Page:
The Shenandoah Conservatory Dance Ensemble presents the annual Fall Dance Concert from Friday, Nov. 14, through Sunday, Nov. 16, in the Ohrstrom-Bryant Theatre on the campus of Shenandoah University in Winchester, Virginia.
The performance features a range of works choreographed by dance faculty members Alan Arnett, M.F.A, Bob Boross, M.A., Tiffanie Carson, M.F.A., Ting-Yu Chen, M.F.A. and Maurice Fraga, M.F.A.; as well as a new piece titled “Echoes” by guest choreographers Katie Vickers and Albert Quesada. The performance also features lighting design by Rich Adams and costumes by Jennifer Flitton Adams.
“Diversity continues to be a hallmark of our dance concerts,” commented Chen, who is chair of Shenandoah’s dance department. “We offer the audience a wide variety of works ranging from the classical, to the abstract, to the provocative. I’m confident that each member of our audience will discover something to excite, delight, or challenge them.”
Performances are Friday, Nov. 14, and Saturday, Nov. 15, at 8 p.m. and Sunday, Nov. 16, at 2:30 p.m. Tickets are $15 for adults and $10 for students. Tickets may be purchased in advance by calling 540/665-4569.
The Fall Dance Concert program includes:
“The Joy of Spring” (choreographed by Bob Boross) is a journey through jazz music and dance, syncopation, and knowing that within us all resides a spring of joy and happiness just waiting to be activated. A quartet of dancers shares a communal expression of their love of jazz music, while permitting each dancer to show personal dance reactions to the bubbly be-bop music. As the song lyric says, “The Joy of Spring,” the fountain of pleasure, it’s deep inside you whether you’re diggin’ it or not, once you’re aware of this spring, you’ll know that it’s the greatest treasure you’ve got!
“Jazzy Party Time” (choreographed by Alan Arnett) features a cast of 15, led by a trio of male dancers (Michael Ross, Christopher Saunders and Deontay Gray). An answer to the question “what is jazz,” this piece showcases some unique quirks of the classic jazz style, performed at lightning speed to a grooving retro-big-band sound. Ladies in sequins and heels bring glam and pizazz to a dance that is sure to get your feet tapping.
“Pugnacious Obscurity” (choreographed by Tiffanie Carson): Dressed in all white, dancers with obscured vision are tested with confrontation. This visually and audibly stimulating piece will force you to see past the masks . . . what is behind the mask?
“Tethered to the Intangible” (choreographed by Maurice Fraga | costumes by Maurice Fraga): Audiences sometimes feel left out in the cold when watching dance, so how can choreographers make audiences feel part of the journey happening on stage? “Tethered to the Intangible” examines this idea and proposes a work where the line between performer and viewer becomes blurred.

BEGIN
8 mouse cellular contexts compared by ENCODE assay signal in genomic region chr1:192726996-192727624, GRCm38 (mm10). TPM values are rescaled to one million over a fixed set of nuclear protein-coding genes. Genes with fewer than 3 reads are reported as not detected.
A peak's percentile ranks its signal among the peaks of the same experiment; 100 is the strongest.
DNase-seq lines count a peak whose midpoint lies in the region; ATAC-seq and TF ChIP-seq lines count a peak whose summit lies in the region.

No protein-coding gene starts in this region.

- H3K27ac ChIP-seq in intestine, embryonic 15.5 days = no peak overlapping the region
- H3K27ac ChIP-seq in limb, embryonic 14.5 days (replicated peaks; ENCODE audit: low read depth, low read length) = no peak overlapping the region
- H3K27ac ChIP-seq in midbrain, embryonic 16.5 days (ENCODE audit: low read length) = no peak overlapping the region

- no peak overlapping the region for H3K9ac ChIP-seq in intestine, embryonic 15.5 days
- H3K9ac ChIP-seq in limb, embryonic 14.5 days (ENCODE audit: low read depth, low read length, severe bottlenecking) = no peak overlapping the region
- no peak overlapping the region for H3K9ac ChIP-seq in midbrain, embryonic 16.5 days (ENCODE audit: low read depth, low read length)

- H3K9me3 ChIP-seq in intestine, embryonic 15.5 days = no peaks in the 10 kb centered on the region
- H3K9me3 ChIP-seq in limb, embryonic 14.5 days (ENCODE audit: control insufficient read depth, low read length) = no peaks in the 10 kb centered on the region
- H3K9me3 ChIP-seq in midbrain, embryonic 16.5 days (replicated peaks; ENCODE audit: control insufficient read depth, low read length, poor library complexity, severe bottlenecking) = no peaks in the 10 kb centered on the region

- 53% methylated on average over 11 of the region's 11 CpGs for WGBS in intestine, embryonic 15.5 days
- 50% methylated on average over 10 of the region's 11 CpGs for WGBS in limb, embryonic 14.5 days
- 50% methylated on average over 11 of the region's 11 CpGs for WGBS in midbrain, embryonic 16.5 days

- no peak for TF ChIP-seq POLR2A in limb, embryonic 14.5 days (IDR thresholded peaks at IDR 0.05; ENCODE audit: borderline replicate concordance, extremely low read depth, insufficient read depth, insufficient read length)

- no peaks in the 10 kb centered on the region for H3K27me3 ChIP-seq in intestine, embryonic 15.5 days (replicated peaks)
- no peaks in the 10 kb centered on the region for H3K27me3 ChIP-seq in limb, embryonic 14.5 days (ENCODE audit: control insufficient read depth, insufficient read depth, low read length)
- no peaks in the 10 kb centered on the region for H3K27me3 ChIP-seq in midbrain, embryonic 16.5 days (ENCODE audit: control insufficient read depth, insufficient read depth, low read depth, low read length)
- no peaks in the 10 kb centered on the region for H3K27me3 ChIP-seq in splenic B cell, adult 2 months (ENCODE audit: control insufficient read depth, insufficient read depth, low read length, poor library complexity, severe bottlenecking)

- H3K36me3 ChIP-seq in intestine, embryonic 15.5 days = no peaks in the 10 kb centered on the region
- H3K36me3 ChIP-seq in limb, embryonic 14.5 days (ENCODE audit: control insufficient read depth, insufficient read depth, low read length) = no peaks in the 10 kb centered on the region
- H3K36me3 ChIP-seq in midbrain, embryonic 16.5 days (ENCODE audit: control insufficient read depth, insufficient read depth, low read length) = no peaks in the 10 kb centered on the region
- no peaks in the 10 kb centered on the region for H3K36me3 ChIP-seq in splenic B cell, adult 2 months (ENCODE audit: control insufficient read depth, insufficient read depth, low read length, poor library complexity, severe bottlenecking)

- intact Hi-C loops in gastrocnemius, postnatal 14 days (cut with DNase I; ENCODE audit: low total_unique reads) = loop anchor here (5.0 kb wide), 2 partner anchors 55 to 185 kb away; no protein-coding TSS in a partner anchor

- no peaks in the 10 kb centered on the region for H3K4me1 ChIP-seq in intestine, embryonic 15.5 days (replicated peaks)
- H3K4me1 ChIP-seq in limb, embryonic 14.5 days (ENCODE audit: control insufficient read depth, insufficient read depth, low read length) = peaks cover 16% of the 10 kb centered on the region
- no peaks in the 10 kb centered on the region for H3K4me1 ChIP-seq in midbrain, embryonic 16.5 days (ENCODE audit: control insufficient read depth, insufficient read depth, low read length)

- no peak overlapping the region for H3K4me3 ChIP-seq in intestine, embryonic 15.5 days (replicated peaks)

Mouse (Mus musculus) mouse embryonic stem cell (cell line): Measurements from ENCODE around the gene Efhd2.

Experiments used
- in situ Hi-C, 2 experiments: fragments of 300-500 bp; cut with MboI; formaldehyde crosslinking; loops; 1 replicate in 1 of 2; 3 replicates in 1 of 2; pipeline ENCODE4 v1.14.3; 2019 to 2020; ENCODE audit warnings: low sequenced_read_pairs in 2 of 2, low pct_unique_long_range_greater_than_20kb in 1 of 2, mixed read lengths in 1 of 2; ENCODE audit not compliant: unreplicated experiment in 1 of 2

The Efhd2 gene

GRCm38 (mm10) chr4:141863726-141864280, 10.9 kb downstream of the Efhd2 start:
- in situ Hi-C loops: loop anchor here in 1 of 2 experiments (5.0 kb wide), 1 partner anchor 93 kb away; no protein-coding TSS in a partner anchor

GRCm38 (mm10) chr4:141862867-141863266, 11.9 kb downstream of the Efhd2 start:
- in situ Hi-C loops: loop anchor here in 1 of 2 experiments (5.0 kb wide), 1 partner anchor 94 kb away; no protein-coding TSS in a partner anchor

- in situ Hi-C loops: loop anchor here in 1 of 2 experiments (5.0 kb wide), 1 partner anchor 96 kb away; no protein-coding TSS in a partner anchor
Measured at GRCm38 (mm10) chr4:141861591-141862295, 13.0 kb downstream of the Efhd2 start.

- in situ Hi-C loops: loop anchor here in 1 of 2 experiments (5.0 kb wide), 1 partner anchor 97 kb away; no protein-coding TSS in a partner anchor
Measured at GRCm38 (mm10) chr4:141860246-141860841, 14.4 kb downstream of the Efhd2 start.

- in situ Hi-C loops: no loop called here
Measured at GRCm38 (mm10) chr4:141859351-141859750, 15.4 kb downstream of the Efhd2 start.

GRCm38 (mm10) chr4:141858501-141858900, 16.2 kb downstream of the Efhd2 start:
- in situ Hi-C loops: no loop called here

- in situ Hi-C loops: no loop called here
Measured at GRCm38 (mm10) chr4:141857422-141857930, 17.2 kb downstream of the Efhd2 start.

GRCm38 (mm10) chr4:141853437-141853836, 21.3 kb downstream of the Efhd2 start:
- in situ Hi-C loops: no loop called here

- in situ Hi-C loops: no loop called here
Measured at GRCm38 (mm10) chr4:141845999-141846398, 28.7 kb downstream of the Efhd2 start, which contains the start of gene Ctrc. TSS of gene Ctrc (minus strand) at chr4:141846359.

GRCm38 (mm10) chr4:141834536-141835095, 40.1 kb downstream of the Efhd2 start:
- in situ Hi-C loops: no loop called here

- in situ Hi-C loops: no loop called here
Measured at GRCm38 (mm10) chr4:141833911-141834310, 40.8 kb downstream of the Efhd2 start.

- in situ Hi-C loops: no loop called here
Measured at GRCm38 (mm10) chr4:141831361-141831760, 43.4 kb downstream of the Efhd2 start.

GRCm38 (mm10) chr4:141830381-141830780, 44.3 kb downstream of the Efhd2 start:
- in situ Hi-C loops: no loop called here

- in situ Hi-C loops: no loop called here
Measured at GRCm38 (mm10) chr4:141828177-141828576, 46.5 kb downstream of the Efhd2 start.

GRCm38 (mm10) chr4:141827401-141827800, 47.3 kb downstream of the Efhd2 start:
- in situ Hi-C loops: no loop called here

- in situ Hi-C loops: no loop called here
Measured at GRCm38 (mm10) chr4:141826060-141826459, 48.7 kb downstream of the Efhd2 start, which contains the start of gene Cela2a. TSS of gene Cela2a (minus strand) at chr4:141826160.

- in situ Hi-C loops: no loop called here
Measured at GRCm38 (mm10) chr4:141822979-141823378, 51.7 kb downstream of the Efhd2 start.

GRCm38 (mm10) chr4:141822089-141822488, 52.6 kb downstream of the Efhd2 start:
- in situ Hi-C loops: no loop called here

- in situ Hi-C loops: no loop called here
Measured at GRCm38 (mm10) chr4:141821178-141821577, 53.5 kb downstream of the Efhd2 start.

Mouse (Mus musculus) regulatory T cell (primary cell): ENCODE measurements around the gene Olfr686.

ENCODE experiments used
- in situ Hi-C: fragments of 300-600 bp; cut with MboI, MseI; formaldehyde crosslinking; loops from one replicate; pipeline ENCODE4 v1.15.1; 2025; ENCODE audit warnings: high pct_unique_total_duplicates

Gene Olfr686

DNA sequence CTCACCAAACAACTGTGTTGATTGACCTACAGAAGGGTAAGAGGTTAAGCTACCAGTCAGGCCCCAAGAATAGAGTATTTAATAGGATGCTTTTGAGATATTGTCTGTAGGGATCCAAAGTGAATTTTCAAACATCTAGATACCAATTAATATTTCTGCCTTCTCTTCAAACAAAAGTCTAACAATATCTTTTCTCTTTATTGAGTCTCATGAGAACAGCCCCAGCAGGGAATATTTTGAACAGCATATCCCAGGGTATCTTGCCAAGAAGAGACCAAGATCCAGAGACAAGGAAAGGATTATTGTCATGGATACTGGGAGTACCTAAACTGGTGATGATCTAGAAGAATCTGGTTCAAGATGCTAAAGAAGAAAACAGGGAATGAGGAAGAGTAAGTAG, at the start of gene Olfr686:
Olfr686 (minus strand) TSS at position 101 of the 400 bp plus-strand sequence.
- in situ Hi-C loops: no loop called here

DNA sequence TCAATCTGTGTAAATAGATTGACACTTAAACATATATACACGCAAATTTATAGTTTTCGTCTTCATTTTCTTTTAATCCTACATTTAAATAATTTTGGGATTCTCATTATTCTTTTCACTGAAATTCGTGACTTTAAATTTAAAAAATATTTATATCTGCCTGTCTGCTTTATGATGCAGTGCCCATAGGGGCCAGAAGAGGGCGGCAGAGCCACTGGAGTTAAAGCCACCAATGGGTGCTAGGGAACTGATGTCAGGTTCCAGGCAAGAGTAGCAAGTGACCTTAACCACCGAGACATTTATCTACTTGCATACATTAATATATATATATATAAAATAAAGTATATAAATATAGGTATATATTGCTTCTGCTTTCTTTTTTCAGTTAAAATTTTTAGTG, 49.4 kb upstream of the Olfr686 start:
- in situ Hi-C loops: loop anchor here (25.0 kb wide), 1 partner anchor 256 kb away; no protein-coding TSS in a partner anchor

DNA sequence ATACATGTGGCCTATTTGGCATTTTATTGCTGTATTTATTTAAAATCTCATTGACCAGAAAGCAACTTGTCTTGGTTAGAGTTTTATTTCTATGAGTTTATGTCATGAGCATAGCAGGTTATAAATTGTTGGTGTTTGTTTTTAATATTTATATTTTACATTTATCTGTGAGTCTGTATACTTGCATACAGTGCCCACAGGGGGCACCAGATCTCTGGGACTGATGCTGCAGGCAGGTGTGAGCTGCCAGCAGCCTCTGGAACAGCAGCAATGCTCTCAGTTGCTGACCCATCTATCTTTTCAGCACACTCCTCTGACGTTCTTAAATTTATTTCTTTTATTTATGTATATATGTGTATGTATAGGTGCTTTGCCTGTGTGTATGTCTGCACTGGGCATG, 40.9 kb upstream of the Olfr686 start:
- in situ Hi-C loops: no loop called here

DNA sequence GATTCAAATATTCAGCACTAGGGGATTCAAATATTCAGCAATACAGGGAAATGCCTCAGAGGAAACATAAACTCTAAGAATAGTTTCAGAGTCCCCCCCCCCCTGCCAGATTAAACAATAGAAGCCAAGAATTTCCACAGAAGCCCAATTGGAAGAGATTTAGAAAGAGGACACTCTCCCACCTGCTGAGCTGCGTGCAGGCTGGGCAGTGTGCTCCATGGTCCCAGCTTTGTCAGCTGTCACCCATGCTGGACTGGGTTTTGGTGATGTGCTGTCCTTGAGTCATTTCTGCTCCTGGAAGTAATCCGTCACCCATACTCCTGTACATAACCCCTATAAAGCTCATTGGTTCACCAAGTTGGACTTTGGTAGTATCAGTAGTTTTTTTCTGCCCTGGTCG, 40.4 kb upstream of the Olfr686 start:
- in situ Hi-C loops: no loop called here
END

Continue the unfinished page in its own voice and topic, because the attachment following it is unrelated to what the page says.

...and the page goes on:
“Quartetto” (choreographed by Maurice Fraga | costumes by Maurice Fraga): Abstract, lines, music. “Quartetto” sees choreographer Maurice Fraga explore the realm of contemporary ballet.
“Change the Constant” (choreographed by Ting-Yu Chen) features 15 dancers and four sections titled: (i) co-existence, (ii) co-dependent, (iii) conflict, and (iv) connectivity. The piece was inspired by the choreographer’s recent experience abroad, and by American media, which constantly reminds us that we are under the threats of terrorism, the Ebola epidemic, racial tension, political polarization, privacy invasion…etc.
Chen recalls, “while visiting my family in Taiwan this summer, I witnessed a massive gas explosion in the city. It was the embodiment of an end of the world horror. While taking my time to absorb the shock and the helplessness I felt as human being—vulnerable to man made and natural disasters—I noticed that grace always seemed near…in fact it co-existed with fear.”
“Change the Constant” is inspired by the idea of the ever-changing new normal that we live in. Everything seems to exist in dichotomy. We are more connected through technology, but also seem to be more emotionally isolated.
“Echoes” (choreographed by Katie Vickers & Albert Quesada): echo |ˈɛkəʊ| (pl.echoes): a sound or sounds caused by the reflection of sound waves from a surface back to the listener.
Vickers and Quesada choreograph not by giving set material, but by giving instructions to the students. Their only job is to listen. Listen. Every movement is created anew each time they dance. The music is the generator, encouraging group listening and improvised spatial patterns.
The starting point in making dances is often a musical composition. In “Echoes,” understanding the particularities of each sound track and the difference between a percussive and melodic instrument, is our main concern. We implement instructions (written scores) to move with the sound they hear. The instructions may be rhythmical, visceral or spatial.
Vickers and Quesada encourage dancers to create on stage, learn while performing and listen to move. We invite the audience to observe our musical dancers bath in clapping, foot stamps, percussions and disco music.